• Powell G.K.
      Milk- and soy-induced enterocolitis of infancy.
      • Powell G.K.
      Enterocolitis in low-birth-weight infants associated with milk and soy protein intolerance.
      • Powell G.
      Food protein-induced enterocolitis of infancy: differential diagnosis and management.
      • Halpin T.C.
      • Byrne W.J.
      • Ament M.E.
      Colitis, persistent diarrhea, and soy protein intolerance.
      More recently, the clinical entity has been expanded to include a broadening range of triggers, advanced age of presentation, and the possibility of persistence beyond infancy.
      • Busse P.
      • Sampson H.A.
      • Sicherer S.H.
      Non-resolution of infantile food protein-induced enterocolitis syndrome (FPIES).
      • Sicherer S.H.
      • Eigenmann P.A.
      • Sampson H.A.
      Clinical features of food protein-induced enterocolitis syndrome.
      • Nowak-Wegrzyn A.
      • Sampson H.A.
      • Wood R.A.
      • Sicherer S.H.
      Food protein-induced enterocolitis syndrome caused by solid food proteins.
      • Levy Y.
      • Danon Y.L.
      Food protein-induced enterocolitis syndrome—not only due to cow's milk and soy.
      The clinical presentations and severity of the disorder present the allergist with a host of challenges for diagnosis and management. In this case-based review, the clinical features and meager understanding of the pathophysiology of this disorder are discussed to provide the allergist with a framework for rational diagnosis and management.

       Infantile milk/soy-induced enterocolitis: historical perspectives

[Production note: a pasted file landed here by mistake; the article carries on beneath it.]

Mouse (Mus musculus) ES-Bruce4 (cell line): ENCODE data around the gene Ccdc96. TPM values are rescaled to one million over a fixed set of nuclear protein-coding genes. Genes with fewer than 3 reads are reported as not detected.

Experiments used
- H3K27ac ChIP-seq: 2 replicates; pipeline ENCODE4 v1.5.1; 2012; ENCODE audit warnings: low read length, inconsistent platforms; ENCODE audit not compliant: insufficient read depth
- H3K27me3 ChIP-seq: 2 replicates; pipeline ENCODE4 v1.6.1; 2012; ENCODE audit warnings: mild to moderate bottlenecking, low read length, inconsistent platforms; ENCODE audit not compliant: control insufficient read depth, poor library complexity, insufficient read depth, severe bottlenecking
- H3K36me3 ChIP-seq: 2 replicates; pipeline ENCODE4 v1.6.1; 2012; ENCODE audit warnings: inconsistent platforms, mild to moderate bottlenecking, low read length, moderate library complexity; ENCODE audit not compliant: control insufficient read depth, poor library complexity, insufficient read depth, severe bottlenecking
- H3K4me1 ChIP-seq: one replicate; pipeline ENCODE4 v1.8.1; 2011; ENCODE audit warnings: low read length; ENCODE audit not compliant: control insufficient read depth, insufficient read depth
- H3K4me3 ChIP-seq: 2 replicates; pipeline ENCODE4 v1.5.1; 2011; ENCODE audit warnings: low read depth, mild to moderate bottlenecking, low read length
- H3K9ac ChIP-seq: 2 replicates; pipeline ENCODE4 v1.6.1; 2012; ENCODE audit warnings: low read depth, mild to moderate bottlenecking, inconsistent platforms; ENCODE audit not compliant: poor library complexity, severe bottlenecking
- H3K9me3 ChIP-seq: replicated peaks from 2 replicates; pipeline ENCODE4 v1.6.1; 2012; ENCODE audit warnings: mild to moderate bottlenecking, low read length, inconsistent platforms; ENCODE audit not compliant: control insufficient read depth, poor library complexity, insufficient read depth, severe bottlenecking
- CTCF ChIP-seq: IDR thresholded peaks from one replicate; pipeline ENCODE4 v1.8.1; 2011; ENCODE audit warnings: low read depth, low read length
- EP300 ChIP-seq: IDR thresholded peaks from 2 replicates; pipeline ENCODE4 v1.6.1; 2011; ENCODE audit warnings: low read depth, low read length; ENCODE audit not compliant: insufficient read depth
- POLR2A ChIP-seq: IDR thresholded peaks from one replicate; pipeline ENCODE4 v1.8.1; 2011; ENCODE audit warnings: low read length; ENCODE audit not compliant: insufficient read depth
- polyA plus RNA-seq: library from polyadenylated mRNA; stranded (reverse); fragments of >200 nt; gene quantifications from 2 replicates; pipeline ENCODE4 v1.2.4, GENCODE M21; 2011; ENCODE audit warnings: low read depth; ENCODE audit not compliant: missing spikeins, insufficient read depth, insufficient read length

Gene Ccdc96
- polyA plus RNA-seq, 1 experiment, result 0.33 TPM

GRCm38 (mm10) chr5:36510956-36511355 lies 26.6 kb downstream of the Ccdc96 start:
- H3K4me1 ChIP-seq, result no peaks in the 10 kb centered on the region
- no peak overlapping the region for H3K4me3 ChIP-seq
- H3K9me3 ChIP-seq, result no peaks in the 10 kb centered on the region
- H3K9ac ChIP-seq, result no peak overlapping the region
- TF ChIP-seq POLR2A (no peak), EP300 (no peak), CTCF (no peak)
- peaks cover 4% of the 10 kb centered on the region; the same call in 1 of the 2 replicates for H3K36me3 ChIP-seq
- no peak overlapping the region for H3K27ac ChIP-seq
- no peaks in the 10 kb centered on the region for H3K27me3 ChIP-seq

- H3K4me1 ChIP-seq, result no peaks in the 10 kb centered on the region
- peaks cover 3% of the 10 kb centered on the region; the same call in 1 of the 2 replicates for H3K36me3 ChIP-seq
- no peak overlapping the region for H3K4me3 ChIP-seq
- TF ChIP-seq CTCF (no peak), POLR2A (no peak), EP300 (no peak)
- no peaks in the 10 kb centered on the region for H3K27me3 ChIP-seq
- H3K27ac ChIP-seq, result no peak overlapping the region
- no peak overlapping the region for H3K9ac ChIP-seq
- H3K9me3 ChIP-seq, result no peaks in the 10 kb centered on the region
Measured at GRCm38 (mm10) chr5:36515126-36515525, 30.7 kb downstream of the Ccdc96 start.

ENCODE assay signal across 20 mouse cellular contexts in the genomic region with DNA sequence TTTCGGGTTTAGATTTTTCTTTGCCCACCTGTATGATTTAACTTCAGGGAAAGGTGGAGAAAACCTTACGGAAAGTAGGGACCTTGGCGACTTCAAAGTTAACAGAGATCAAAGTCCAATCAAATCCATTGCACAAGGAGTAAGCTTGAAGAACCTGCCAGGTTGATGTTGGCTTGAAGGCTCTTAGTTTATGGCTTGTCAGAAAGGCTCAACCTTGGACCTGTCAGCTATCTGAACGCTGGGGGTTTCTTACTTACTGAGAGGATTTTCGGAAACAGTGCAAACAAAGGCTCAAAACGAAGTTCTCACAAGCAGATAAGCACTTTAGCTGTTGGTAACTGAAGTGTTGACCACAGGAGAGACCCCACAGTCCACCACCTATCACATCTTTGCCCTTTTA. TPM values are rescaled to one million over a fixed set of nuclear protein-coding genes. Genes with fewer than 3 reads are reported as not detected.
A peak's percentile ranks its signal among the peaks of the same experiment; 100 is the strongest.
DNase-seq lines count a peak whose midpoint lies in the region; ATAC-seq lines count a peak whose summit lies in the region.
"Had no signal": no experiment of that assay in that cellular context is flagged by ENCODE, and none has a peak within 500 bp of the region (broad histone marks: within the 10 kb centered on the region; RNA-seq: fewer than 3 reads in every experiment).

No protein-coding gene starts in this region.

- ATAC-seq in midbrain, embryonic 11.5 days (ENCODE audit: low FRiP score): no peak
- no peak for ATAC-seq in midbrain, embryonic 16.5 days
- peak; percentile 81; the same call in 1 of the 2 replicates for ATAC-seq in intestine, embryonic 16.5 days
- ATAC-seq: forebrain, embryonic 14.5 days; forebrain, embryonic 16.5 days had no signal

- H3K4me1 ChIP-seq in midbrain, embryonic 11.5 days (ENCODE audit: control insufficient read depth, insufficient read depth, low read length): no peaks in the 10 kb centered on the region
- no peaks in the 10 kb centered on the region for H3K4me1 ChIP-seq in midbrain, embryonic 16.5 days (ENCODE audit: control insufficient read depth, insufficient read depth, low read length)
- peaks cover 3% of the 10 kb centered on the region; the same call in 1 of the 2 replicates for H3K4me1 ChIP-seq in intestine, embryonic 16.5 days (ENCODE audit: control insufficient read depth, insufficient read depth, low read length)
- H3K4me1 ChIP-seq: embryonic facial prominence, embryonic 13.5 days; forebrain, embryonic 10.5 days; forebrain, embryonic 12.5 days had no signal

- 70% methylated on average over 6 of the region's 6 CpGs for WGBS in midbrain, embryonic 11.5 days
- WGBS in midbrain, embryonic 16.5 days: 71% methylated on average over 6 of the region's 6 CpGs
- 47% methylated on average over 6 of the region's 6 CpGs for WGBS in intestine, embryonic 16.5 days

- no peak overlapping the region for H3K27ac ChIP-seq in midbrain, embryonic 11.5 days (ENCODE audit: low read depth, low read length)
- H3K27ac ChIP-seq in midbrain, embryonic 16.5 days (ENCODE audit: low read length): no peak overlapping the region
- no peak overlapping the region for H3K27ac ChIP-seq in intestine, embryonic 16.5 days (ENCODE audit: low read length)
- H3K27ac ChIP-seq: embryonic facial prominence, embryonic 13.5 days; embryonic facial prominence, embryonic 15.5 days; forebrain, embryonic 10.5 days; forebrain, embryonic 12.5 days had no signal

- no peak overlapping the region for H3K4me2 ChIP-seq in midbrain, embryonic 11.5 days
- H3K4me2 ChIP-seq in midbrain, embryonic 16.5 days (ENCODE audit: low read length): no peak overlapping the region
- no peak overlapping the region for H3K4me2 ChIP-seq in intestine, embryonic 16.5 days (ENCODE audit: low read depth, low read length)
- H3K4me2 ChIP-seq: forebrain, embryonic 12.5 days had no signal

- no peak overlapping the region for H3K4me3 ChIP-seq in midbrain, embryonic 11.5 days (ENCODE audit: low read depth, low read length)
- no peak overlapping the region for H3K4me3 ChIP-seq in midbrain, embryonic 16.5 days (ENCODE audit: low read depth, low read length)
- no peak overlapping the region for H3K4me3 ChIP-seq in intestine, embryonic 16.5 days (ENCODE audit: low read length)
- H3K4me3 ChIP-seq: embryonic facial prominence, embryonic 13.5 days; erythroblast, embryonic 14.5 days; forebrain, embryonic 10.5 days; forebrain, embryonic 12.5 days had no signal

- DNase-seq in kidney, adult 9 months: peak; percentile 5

In 1940, Rubin
      • Rubin M.
      Allergic intestinal bleeding in the newborn.
      reported an infant with severe bloody diarrhea responsive to CM elimination. In 1967, Gryboski
      • Gryboski J.
      Gastrointestinal milk allergy in infancy.
      described 21 children diagnosed with various gastrointestinal symptoms proven by oral challenge to be associated with ingestion of CM. Among them were 11 with growth failure and 7 who had symptoms of shock after reintroduction of CM. A decade later, Powell
      • Powell G.K.
      Enterocolitis in low-birth-weight infants associated with milk and soy protein intolerance.
      described 2 premature infants with symptoms of recurrent vomiting, bloody diarrhea, and abdominal distension suspected of having necrotizing enterocolitis. However, no bacterial pathogens or other causes of necrotizing enterocolitis could be identified, and their symptoms were diet-responsive.
      The major features of this disorder where characterized by Powell
      • Powell G.K.
      Milk- and soy-induced enterocolitis of infancy.
      in a subsequent case series. Nine infants were described with severe, protracted diarrhea and vomiting that developed 4 to 27 days after birth (mean, 11 days) while on a CM formula. Switching to a soy formula resulted in transient improvement, but symptoms generally recurred in 7 days. Seven infants were below birth weight, 8 presented with dehydration, and 8 appeared acutely ill and underwent negative sepsis evaluations. All infants were noted to have low serum albumin and an elevated PMN count, and stools were positive for heme and reducing substances. The hospitalized infants improved while on intravenous fluids but had recurrence of dramatic symptoms with reintroduction of soy or CM formula, including shock in several.
      Powell
      • Powell G.K.
      Milk- and soy-induced enterocolitis of infancy.
      undertook follow-up oral challenges in these infants at a mean age of 5.5 months. Fourteen of the 18 challenges were positive: 10 resulted in vomiting (onset 1-2.5 hours after ingestion; mean, 2.1 hours), and all had diarrhea (onset, 2-10 hours; mean, 5 hours), with blood, leukocytes, eosinophils and increased carbohydrate in the stool. There was a rise in PMN count in all positive challenges, peaking at 6 hours after ingestion with a mean rise of 9900 cells/mm3 (range, 5500-16,800 cells/mm3).

       Additional clinical features of food protein-induced enterocolitis syndrome